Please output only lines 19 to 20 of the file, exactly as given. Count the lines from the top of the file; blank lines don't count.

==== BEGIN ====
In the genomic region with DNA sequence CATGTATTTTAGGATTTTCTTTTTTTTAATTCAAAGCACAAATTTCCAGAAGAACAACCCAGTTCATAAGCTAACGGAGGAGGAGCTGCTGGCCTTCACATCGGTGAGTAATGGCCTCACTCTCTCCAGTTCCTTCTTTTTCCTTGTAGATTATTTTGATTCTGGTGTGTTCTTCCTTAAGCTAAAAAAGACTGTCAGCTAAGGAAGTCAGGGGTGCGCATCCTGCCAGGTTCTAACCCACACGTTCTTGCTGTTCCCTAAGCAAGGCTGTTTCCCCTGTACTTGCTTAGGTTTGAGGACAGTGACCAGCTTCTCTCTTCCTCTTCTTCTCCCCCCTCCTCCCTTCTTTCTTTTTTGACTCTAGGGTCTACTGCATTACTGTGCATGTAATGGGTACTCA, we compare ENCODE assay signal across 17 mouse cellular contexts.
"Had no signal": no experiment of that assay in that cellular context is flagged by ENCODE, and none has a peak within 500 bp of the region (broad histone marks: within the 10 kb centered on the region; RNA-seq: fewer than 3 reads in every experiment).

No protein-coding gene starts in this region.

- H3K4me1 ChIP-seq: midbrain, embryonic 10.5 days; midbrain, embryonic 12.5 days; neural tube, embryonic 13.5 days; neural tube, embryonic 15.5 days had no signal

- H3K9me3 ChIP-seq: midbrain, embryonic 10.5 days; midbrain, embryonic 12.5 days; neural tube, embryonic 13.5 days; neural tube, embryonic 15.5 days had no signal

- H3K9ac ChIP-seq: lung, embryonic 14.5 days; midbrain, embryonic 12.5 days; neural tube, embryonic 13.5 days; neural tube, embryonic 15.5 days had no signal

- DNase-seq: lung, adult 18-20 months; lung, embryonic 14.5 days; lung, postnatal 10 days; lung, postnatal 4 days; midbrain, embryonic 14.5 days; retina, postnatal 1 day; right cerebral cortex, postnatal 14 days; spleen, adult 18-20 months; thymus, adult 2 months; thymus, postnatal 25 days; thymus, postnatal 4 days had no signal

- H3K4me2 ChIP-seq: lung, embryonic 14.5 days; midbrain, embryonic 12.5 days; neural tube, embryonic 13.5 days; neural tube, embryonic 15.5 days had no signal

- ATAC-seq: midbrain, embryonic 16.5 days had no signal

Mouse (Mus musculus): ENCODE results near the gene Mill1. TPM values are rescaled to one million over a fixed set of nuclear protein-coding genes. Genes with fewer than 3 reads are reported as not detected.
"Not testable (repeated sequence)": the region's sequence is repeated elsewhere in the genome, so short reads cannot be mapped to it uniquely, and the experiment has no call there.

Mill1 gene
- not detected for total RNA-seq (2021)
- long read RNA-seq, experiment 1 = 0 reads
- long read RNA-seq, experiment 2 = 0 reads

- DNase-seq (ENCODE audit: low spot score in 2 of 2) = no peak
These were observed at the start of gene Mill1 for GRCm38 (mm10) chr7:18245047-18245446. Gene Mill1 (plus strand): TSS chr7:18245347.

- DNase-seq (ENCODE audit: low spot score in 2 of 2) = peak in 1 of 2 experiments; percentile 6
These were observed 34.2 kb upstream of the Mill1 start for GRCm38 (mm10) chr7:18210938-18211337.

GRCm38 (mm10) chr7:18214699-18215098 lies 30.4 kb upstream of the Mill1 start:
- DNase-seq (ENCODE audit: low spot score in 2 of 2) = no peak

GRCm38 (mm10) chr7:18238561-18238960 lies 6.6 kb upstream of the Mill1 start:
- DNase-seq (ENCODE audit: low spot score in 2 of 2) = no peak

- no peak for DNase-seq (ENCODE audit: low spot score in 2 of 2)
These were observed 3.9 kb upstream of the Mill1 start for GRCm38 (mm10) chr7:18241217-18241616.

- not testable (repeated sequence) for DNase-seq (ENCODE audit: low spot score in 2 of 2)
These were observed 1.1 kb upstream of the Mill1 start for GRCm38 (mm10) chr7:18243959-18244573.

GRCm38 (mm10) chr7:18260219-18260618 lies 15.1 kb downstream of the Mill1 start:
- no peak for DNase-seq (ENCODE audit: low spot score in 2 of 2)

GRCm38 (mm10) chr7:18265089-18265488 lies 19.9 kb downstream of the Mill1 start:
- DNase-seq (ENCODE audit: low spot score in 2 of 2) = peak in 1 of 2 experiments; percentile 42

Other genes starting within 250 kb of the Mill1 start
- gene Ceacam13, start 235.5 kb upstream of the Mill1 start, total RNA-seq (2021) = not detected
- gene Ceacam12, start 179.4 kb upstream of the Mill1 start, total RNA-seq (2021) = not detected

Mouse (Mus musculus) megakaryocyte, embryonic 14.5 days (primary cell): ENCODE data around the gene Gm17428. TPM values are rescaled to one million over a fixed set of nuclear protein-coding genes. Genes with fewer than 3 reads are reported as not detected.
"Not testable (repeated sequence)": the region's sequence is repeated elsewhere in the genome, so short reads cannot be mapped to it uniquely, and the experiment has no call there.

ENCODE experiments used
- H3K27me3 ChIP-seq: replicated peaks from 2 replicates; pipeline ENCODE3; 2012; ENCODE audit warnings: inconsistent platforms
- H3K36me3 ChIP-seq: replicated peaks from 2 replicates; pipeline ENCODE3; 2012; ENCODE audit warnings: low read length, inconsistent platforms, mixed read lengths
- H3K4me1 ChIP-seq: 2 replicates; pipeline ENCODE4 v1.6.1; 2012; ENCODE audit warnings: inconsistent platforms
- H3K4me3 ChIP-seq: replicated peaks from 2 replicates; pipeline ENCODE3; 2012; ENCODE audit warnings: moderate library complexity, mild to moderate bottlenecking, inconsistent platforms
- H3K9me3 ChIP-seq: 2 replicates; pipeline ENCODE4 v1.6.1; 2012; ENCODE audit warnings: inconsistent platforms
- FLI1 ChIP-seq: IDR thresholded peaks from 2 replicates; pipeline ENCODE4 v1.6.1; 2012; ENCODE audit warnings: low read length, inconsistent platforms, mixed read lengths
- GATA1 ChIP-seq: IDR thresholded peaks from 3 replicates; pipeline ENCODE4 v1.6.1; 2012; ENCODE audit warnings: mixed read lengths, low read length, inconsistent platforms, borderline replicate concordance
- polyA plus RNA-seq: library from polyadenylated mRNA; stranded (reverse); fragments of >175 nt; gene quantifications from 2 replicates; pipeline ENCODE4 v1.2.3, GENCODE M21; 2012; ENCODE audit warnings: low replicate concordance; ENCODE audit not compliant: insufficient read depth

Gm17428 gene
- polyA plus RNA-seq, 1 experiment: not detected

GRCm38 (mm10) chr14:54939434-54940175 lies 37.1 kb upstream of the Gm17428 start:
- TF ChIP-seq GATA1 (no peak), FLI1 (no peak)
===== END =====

These were observed 34.2 kb upstream of the Mill1 start for GRCm38 (mm10) chr7:18210938-18211337.

GRCm38 (mm10) chr7:18214699-18215098 lies 30.4 kb upstream of the Mill1 start: